It’s not like drinking, is it? After all, you don’t feel out of control, you’re perfectly able to walk and—depending on your substance of choice—your head may actually be clearer than it is when you’re clean. So why all the fuss about taking a drive while you’re high? What exactly can happen to you? Let’s clear up the myths:
It Doesn’t Matter What (or How Much) You’ve Had
DUID stands for Driving Under the Influence of Drugs. It’s just as serious a charge as a DWI, and there are just as many misconceptions around being busted for DUID.
- First, it makes no difference whether you’re under the influence of marijuana, prescription or recreational drugs, or whether you got them legally or not. If use of the substance can affect your judgment, it can bring a charge of DUI/D. And this can apply to both prescription and recreational drugs.
- Second, research by the National Institute of Drug Abuse shows that if you use marijuana within a few hours of driving, your risk of accident is almost double that of a sober driver. The risks aren’t as high as for drinking alcohol and driving, but they are still high enough. A survey of drivers involved in accidents shows that 6.8% tested positive for TCH, which is the chemical found in marijuana.
- Thirdly, even if you’re a licensed medical marijuana user it doesn’t mean you can drive after using, because traces of the drug can remain in your system after use.
Using drugs can affect your reaction time, your spatial sense and your perception, which are all vital to enable you to drive safely. When you drive while high, you can misjudge the distance between cars, follow too closely and be unable to stop in time. You could make unsafe turns or believe you’re traveling slower than you are, which can cause you to lose control of the vehicle.
What Happens When You’re Busted
So you’ve been pulled over for operating a motor vehicle while under the influence of drugs. What can happen to you?
- Being Tested: Testing for drugged driving is not nearly as specific as testing for alcohol, but the Texas state law of Implied Consent means that if you’re arrested for doing anything while allegedly operating a vehicle in a public place, you’re considered to have already consented to giving specimens of your breath or blood for testing.
- If You Refuse: You can refuse to be tested, but your refusal can be used as evidence in your trial.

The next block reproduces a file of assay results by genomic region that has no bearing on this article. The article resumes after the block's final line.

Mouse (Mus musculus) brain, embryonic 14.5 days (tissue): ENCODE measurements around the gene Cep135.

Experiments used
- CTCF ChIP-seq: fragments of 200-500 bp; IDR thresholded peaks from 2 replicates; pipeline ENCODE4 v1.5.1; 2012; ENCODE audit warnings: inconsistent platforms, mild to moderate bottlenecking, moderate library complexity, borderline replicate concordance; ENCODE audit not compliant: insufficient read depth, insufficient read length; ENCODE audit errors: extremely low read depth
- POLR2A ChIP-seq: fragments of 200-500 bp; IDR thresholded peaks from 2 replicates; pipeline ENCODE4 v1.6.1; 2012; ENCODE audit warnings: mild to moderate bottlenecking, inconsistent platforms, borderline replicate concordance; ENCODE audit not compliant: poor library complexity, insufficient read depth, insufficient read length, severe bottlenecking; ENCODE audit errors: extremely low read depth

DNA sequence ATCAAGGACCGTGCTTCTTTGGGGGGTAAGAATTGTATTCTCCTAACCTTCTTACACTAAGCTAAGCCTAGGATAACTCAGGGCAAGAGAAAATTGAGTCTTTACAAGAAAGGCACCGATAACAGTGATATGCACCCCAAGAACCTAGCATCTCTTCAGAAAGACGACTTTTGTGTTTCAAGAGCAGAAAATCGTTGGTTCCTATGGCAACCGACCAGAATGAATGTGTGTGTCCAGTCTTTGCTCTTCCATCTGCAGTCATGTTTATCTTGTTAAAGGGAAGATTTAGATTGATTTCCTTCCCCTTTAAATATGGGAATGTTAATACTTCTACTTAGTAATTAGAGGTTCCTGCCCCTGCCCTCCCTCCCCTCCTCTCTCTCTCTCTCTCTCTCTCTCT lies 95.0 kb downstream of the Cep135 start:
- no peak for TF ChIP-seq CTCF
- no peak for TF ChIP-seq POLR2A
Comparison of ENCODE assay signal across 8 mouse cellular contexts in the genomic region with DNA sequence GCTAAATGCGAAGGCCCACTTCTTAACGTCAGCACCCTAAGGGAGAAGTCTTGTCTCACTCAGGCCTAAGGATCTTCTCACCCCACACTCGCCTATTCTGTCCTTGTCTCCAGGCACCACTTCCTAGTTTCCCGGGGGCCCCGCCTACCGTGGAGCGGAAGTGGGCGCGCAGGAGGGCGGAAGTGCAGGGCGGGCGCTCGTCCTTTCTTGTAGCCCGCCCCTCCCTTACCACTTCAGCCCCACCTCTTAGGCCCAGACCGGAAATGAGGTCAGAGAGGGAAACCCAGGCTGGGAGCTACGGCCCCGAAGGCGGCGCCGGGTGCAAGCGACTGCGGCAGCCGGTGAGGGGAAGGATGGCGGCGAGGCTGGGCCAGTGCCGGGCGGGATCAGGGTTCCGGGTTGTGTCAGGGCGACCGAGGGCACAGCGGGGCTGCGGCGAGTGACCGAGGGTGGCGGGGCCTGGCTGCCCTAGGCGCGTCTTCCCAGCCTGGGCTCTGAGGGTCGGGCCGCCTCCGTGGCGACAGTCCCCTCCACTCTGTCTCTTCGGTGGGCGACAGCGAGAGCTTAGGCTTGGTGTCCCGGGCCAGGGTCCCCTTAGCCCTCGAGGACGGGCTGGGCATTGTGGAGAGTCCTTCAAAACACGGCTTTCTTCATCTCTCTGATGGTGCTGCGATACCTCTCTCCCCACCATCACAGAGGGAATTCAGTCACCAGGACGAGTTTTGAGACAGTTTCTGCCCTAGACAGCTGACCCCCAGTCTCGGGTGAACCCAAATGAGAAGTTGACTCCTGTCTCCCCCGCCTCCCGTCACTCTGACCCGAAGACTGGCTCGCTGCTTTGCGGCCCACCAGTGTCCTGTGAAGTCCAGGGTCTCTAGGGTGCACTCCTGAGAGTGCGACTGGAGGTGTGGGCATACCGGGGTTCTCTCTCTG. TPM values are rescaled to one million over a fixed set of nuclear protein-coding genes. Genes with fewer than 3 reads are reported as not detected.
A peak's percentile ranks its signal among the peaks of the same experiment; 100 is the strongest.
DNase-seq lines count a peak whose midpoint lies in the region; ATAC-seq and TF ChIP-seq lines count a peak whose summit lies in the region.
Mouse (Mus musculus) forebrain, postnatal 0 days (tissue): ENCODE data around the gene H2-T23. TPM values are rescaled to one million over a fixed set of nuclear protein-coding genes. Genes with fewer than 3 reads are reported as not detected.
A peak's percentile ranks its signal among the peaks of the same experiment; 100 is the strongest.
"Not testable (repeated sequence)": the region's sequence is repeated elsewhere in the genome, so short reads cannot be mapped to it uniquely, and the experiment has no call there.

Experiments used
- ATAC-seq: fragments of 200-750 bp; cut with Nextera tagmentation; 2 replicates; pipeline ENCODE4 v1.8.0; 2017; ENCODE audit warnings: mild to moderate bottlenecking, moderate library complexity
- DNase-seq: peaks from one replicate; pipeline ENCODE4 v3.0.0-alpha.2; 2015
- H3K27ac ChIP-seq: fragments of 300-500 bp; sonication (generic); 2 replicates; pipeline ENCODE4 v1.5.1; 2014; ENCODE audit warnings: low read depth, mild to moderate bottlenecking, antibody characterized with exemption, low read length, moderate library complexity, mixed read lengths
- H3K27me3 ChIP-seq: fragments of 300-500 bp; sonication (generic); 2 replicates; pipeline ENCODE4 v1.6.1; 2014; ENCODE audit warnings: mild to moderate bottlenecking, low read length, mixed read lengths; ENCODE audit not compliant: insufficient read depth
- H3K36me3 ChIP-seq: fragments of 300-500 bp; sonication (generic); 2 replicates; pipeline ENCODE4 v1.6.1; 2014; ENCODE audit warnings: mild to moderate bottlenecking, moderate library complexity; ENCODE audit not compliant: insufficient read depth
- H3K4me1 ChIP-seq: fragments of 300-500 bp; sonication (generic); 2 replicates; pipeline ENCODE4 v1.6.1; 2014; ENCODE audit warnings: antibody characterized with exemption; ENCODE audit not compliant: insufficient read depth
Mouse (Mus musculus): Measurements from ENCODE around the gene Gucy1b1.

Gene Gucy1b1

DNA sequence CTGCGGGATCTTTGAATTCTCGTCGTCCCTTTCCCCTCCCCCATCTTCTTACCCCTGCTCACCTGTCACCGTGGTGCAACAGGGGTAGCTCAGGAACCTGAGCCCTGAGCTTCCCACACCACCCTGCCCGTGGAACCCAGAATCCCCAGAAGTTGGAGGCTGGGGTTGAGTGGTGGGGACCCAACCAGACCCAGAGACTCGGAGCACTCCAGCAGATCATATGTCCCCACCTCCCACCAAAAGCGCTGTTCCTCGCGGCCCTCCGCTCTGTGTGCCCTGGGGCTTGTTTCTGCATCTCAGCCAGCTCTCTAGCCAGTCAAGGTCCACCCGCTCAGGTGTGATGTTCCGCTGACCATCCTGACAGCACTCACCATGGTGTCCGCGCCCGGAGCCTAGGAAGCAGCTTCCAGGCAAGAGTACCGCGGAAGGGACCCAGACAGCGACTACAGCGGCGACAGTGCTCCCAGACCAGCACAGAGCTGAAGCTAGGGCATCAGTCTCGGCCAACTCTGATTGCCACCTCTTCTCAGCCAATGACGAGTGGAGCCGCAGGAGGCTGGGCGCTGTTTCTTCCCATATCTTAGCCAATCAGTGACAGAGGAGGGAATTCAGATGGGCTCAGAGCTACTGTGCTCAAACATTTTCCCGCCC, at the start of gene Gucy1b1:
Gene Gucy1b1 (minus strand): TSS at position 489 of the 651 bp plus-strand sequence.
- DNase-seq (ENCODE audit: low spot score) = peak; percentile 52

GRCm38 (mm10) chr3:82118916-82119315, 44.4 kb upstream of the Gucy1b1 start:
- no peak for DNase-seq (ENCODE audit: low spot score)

- Speaking to an Attorney: Under Texas law, you aren’t entitled to speak to your attorney before you decide whether to give a specimen or not.
- Choosing the Specimen: Texas law doesn’t allow you to choose what type of specimen you want to give. The police officer might give you choice, but he (or she) doesn’t have to do so.
The prosecutor in a DUID case doesn’t need to prove your senses are impaired, so there’s no need for field sobriety tests to assess your speech or balance.
So, What Constitutes DUID?
Once you’ve been tested, the state determines whether to charge you based on the concentration of drugs in your blood or urine. This is measured in nanograms per liter, and the prosecutor doesn’t need to prove your sense were impaired. Just the presence of a drug such as marijuana in your system is enough to result in a DUID charge, according to Texas Statute and Code Ann. § 49.01.
If you’re busted for driving while high, the first thing to do is to appoint a skilled Texas criminal defense attorney with experience in DUID charges. Some of the defenses he may use to get justice for you include:
- Presenting the case that you weren’t actually driving the vehicle at the time
- Introducing independent witnesses who state you appeared to be sober, in spite of having found drugs in your system
- Pleading guilty to a lesser charge, such as reckless driving
None of these arguments are foolproof, but your lawyer will be able to determine if there are ways to reduce the charges and punishment.
Conviction and Penalty
If you’re convicted of DUID, the penalty depends on whether it’s your first offense or not. A first offence is a Class B Misdemeanor, which carries any or all of:
- A fine of up to $2,000
- Between 72 hours and 180 days in jail
- From 24 to 100 hours’ community service
- Suspension of your driver’s license for a year
- Additional fine surcharges of $1,000 to $2,000 a year for three years
A second offense is a Class A Misdemeanor, which carries the same penalties up to double the quantities, and a third offense or more is a third-degree felony. This takes you into the big time, with:
- A fine of up to $10,000
- Two to 10 years in prison
- Community service between 160 and 600 hours
- Driver’s license suspension for up to two years
- Additional fine surcharges for three years
It’s best to avoid driving if you’ve used drugs in the past 24 to 48 hours, but it if happens and you or a loved one is busted, knowing your rights and the possible outcomes can help you to face the music. A good criminal defense lawyer is your best bet for having the charges against you reduced and minimizing your punishment, while helping to protect your dignity and reputation throughout the process.
*Image courtesy of Torben Hansen